Tower of London

Tower of London, London
Tower of London - © Bernard Gagnon

The Tower of London is one of the most famous of the London attractions and a well known site to tourists across the world. The historic monument has a long history and has been an integral part of British Royal History for centuries. The Tower is well known as the home of the Crown Jewels and has witnessed a number of important events in British history. The Tower has long been a favourite with tourists from around the world keen to see and explore the tower, its legends and myths. The importance of the site has been demonstrated by the World Heritage Site (WHS) status the site achieved back in 1988.

Overview


The Tower of London is a historic fortress located in central London. The tower has been synonymous with the Royal Family for centuries, housing the opulent and spectacular crown jewels collection and also being the site where a number of executions have taken place through its history. The tower is among a number of World Heritage Sites in London and the WHS status granted in 1988 reflects the importance and significance the site has with regards to its history, architecture and its central role in importance events over the years.

The tower is among the most famous symbols of London and all things British, over the years it has become synonymous as a national symbol of royalty and power. Pictures of the tower are found on countless postcards and city guides, the tower is a great example of Norman military architecture. It was originally built on the Thames by William the Conqueror to help to protect London and to further strengthen his hold on power.

The Tower's long history starts in the 11th century, over the years it has used for several purposes that range from being used as a fortress, to being used as a prison, an execution site, a jewel house and a royal palace. The varied history is shown in the displays inside where visitors can see items and artefacts from each of the uses the tower has been used for. The Tower offers visitors the opportunity to see and learn more about British history for a thousand years that includes a whole host of important historical events for the UK and Europe. Visitors can see a number of events and exhibitions that are held here throughout the year, a visit here offers the opportunity for a day out for the whole family at an iconic heritage site.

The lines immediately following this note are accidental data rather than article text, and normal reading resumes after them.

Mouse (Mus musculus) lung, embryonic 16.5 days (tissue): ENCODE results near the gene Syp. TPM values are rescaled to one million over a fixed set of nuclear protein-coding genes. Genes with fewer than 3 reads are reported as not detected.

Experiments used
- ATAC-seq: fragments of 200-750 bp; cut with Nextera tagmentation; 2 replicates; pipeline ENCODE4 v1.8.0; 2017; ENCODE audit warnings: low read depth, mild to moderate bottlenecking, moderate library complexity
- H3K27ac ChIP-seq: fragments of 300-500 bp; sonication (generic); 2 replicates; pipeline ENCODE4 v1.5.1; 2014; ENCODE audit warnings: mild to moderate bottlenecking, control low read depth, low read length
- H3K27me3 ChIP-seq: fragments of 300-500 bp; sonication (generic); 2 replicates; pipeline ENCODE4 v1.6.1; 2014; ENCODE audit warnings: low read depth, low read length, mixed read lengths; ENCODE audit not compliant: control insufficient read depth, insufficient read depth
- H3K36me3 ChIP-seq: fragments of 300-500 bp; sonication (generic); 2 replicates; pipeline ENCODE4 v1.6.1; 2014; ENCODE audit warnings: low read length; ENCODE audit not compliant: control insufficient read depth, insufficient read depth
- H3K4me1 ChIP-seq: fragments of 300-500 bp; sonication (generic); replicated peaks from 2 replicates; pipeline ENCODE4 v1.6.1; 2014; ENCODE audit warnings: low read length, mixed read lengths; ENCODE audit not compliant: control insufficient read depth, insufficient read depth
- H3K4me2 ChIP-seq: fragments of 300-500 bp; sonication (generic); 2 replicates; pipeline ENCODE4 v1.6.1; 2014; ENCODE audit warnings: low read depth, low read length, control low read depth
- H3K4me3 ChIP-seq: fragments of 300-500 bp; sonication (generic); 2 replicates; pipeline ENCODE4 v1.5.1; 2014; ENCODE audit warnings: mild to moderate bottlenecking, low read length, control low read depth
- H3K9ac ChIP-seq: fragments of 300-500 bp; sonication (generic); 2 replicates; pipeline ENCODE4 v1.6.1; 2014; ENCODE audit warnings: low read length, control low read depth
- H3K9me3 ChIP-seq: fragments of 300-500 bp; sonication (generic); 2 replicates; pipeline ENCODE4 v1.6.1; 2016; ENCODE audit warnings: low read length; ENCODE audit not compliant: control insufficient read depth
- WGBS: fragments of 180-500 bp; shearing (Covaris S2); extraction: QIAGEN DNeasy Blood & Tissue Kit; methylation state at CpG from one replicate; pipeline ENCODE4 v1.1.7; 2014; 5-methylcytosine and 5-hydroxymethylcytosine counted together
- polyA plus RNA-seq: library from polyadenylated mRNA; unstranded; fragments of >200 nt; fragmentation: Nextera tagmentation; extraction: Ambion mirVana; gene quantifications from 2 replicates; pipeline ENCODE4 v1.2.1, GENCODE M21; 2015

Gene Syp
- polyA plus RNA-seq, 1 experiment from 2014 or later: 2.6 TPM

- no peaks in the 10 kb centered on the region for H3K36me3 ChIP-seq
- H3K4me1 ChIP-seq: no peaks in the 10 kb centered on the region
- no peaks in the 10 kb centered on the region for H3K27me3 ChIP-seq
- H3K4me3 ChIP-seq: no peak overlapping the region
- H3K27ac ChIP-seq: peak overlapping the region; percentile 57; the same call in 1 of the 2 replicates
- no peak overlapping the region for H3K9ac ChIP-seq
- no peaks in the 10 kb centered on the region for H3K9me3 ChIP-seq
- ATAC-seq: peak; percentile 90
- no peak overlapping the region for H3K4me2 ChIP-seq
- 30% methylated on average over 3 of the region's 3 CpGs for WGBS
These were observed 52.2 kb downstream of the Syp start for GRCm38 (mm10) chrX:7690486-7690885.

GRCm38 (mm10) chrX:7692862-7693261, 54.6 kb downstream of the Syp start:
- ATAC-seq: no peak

Visitors can see what is regarded as the most precious national treasures, namely the Crown Jewels, containing a remarkable collection of jewels, crowns, regalia and vestments that have been worn by or used by sovereigns over the centuries. There are a number of precious jewels from all over the world on display including the famous Koh-I-Noor diamond. The site is also where three English Queens have been executed over the years, visitors can see the interactive Prisoners displays and exhibits.

Building of the Tower started back in 1078 on the orders of William the Conqueror, after Norman invasion of England in 1066. The tower, is also known as the White Tower referring to the white Caen limestone used on the central Keep. There have been a number of well known historical figures whose history is interlinked with the tower, these include Catherine Howard, Anne Boleyn, Royal Princes, Edward V and Richard Duke of York and King Henry VI, who were all executed here. Elizabeth I and Richard II were imprisoned here and Guy Fawkes interrogated.

Visitors can take part in the Yeoman Warder Tours, with the Yeoman Warders who have guarded the Tower for many centuries. The Warders will share their great stories of life at the tower including tales of imprisonment, torture and more. The tour includes a visit to the Traitors' Gate and the execution site. There are exhibitions showing Torture at the Tower, here visitors can see replicas of torture instruments used in the past and lean more about those that suffered the torture and the torturers.



How To Get There


The Tower's London location makes it assessable by public transport:

By Car:

Car drivers should be aware that finding cost effective car parking in central London can be difficult with expensive car parking charges. The car park located on Lower James Street provides car parking and is approx a 2 to 3 minute walk from the entrance of the Tower. There are a number of parking restrictions in place and visitors travelling by car need to also factor in the cost of the London Congestion Charge that the site falls under.